Saudi Wins Praise, Ire as Guardianship Rules Eased
Saudi Arabia's easing of travel restrictions on women was hailed in the kingdom Friday as a historic leap for gender equality, but it also drew anger from hardliners backing contentious male "guardianship" rules.
The Muslim kingdom announced it was effectively allowing women over the age of 21 to obtain passports and travel abroad without securing the permission of their "guardians" -- husband, father or other male relatives.
The reform, which also covers civil rights such as allowing women to register childbirth, marriage or divorce, does not dismantle but diminishes the guardianship system that has long been a symbol of repression against women.
"The new regulations are history in the making," Princess Reema bint Bandar, named earlier this year as Saudi Arabia's first woman ambassador to Washington, said on Twitter.
"They call for the equal engagement of women and men in our society. It is a holistic approach to gender equality that will unquestionably create real change for Saudi women."
The decision triggered a wave of jubilation on social media, with the hashtag "No guardianship over women travel" gaining traction.
Many also posted humorous memes of women dashing to airports lugging suitcases and being chased by male relatives.
- Expected exodus -
The changes come after high-profile attempts by women to escape alleged guardianship abuse despite a string of reforms by Crown Prince Mohammed bin Salman, including a landmark decree last year that overturned the world's only ban on women drivers.
Some Saudi women said they had to hack into their guardian's phone to alter the settings on a government app that would allow them to exit the country.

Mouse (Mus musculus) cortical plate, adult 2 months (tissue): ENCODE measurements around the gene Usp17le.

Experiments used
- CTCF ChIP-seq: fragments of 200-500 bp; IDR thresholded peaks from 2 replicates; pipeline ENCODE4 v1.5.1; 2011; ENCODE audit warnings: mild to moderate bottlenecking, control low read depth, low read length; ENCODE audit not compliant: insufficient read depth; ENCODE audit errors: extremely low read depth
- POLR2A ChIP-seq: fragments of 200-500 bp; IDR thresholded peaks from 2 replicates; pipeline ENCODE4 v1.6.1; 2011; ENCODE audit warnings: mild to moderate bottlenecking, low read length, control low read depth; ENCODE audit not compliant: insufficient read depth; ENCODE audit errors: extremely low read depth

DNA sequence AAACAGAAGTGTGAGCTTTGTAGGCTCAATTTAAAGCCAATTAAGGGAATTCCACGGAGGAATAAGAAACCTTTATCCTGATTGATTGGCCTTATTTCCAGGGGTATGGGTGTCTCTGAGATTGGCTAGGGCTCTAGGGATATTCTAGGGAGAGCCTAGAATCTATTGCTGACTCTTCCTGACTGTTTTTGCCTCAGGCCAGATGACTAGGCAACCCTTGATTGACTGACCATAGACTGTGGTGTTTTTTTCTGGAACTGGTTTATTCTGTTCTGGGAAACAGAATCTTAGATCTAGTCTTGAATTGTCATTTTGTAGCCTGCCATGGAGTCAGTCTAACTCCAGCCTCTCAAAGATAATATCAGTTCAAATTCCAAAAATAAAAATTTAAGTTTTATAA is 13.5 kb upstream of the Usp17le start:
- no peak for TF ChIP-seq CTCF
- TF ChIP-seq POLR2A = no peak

Among the women who fled was 18-year-old Rahaf Mohammed al-Qunun, whose live-tweeted asylum plea from a Bangkok hotel in January after she fled her Saudi family drew global attention.
Qunun eventually sought asylum in Canada, but the Saudi embassy in Bangkok faced global criticism for allegedly attempting to repatriate her to the kingdom against her will.
The amendment, which limits state influence in the private sphere, could provoke family clashes and trigger an exodus of some women who have long waited to untether themselves from controlling guardians, observers say.
"The changes will inevitably cause some anxiety in Saudi families as women seek to use this new found freedom," said Kristin Diwan from the Arab Gulf States Institute in Washington.
"Presumably without the guardianship restrictions the government will no longer seek to return them against their will," she told AFP.
- 'Economic migration' -
The reform also drew backlash from arch-conservatives, many of whom shared old video sermons on social media by Saudi clerics advocating guardianship laws.
Some also denounced the change as "unIslamic" in a society that traditionally sees men as protectors of women.
One Twitter user posted a portrait of women veiled head-to-toe wriggling underneath a barbed wire fence and emerging skimpily clad on the other side.
It was unclear how quickly the changes would take root in a society steeped in conservatism and a bureaucratic machinery perceived to be averse to change.
The reform, which grants women greater autonomy and mobility, comes as the petrostate reels from low oil prices and seeks to boost employment opportunities for women –- currently facing high joblessness.
"This can be the beginning of economic migration that relieves pressure on (the crown prince) to create jobs for educated women in a liberalized economy with less public sector opportunities," said Madawi al-Rasheed, a Saudi expert at the London School of Economics.
But many women activists who long campaigned to dismantle the guardianship system are currently on trial after being arrested last year in a sweeping crackdown on dissent or face a travel ban.
That includes Loujain al-Hathloul, a prominent rights activist who marked her 30th birthday this week in a Saudi prison. Hathloul was among several detainees who accused interrogators of torture and sexual harassment, a charge the government denies.
"These changes are a clear testament to the tireless campaigning of women's rights activists who have battled against rampant discrimination in Saudi Arabia for decades," said Lynn Maalouf, Amnesty International's Middle East research director, demanding the release of the activists.